5 tips for C-Suite Executives to Expand Their Network


Networking is a key component of personal and professional growth. An individual’s network reflects their values, priorities, interests, and more. Starting from early childhood, friends and acquaintances are a determining aspect of life. In Dan Pena’s words, “show me your friends and I will tell you who you are”. Networking is an evolving and iterative process throughout life. At C-level efficiency, reciprocation and lifelong learning are prudent to their network. Time is limited and targeted networking is imperative. However, one must not underestimate the value of opening the door wider, to listen and absorb learnings from other sectors and interests.

Developing an advanced network is about bringing the basics back into focus: reciprocation, keeping networks authentic with purpose, using a system that works, and expanding horizons through lifelong learning.

1. Reciprocating
When it comes to networks, it is crucial to be a giver. Harvey Mackay, best-selling author, founder, and CEO, believes that “without reciprocity, you can come off quite selfishly - and lose rapport among your connections.” Give wholeheartedly to the trusted connections that took time, effort, and persistence to build.

CEO and co-founder of Ellevest, Sallie Krawchek, strongly believes in the value of giving. She explains further, stating, “my advice for folks on networking is give, give, give. You will later receive.” It’s about nurturing a network by showing genuine interest and care for the development of individuals.

Being effective in reciprocity requires C-suite executives to listen and keep notes of contacts’ needs and interests. When asking for a favor, it is important to consider ways to extend that favor in return. Reciprocity is at the heart of developing meaningful and impactful relationships.

2. Authenticity
Authenticity in a network is all about purpose. Identify areas or topics where an impact can be made. Are there circles of influence that can be joined in pursuit of common goals? Paul Polman, former CEO of Unilever, responsible for the organization’s transformation to Net positive, is a strong advocate for purpose-driven networking. “We need bold partnerships to move nations and industries with real speed and scale.” In his statement, referring to the necessity for collaboration, Polman defines his purpose towards forming relationships with entities that can help deliver the same promise he made to Unilever.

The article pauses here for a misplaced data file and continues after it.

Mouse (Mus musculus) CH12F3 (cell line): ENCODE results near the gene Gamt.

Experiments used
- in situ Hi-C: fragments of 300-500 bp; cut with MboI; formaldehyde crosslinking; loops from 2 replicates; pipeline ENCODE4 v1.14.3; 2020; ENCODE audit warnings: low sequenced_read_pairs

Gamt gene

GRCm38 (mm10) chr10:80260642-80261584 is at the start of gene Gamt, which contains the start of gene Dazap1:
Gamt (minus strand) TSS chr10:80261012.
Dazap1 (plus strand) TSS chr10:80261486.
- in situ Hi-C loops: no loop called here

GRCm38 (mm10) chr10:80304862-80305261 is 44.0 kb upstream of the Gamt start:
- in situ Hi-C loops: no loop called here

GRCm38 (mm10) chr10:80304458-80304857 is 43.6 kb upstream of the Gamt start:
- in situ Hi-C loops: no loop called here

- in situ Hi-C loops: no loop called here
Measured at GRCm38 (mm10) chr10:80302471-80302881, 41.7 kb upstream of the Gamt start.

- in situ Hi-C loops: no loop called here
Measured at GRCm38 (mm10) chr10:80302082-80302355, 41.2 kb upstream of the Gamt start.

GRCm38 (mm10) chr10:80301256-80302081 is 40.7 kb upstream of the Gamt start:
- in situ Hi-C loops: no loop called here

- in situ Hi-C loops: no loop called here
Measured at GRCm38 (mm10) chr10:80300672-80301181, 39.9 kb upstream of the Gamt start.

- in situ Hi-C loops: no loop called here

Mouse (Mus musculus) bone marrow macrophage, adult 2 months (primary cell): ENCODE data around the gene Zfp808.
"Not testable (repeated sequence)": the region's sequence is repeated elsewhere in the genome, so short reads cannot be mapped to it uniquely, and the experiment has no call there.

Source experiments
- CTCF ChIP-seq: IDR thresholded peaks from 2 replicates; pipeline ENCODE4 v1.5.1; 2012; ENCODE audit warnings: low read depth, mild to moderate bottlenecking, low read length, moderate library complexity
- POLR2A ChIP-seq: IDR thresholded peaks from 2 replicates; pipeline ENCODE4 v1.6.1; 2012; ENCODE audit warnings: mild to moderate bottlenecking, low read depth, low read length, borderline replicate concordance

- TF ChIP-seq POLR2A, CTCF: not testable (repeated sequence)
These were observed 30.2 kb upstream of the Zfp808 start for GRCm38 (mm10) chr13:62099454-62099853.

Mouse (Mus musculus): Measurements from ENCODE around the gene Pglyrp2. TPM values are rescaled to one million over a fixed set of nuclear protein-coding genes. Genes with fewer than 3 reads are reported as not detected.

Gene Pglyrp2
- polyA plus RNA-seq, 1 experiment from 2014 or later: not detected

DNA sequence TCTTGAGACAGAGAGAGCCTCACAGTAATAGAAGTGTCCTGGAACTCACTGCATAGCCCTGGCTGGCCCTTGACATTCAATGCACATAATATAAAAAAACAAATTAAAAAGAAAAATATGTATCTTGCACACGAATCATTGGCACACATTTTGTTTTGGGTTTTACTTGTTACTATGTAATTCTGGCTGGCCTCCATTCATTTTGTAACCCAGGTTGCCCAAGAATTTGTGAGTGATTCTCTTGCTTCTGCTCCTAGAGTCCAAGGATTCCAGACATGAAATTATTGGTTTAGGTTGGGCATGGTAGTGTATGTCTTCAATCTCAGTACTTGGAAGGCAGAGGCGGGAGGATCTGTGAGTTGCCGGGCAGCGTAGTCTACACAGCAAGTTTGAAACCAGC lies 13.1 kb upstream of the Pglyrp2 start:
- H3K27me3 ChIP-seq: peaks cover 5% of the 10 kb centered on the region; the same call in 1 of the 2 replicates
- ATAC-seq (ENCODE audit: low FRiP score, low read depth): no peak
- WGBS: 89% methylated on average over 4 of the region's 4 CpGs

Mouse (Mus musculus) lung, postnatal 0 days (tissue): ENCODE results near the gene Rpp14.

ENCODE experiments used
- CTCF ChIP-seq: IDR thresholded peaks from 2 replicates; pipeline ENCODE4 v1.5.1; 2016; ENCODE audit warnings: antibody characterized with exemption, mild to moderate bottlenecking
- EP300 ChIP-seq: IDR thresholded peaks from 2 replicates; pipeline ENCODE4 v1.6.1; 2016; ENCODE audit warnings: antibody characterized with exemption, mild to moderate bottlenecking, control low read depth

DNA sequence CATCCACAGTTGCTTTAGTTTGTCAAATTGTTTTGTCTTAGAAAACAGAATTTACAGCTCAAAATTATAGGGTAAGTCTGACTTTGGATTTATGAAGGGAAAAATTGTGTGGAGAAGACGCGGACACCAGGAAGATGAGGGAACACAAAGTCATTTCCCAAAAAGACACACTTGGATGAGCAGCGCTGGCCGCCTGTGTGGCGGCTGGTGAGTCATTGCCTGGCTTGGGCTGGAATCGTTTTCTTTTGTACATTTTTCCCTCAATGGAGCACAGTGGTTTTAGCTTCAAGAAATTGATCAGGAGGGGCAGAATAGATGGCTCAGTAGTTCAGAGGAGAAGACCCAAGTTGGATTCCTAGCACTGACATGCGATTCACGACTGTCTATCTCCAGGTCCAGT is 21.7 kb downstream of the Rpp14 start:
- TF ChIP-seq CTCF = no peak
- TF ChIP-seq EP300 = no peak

Richard Branson also champions purpose-driven networking. In his journey to building Virgin Media up to its current height, he networked with musicians, agents, and distributors who aligned with his vision, “it is important that as you build your network, you look for smart, supportive partners who understand and share your goals for the business.”

3. Keeping track
Establishing an authentic network takes time and effort, and can usually move CXO’s attention away from other important aspects of life. Making time for family, friends, and valued connections is difficult to achieve without a system to help organize contacts and important details about them.

Val Olson, a Korn Ferry Advance career coach, discusses the imperative nature of keeping track of your contacts’ interests and details. “It will help you follow up because the next time you reach out, you can ask how the person’s new hobby of ocean swimming is going or send the person an article related to what you discussed.” It is important for a C-suite executive to identify a platform that enables efficient tracking of contacts, their work, interests, and personal details.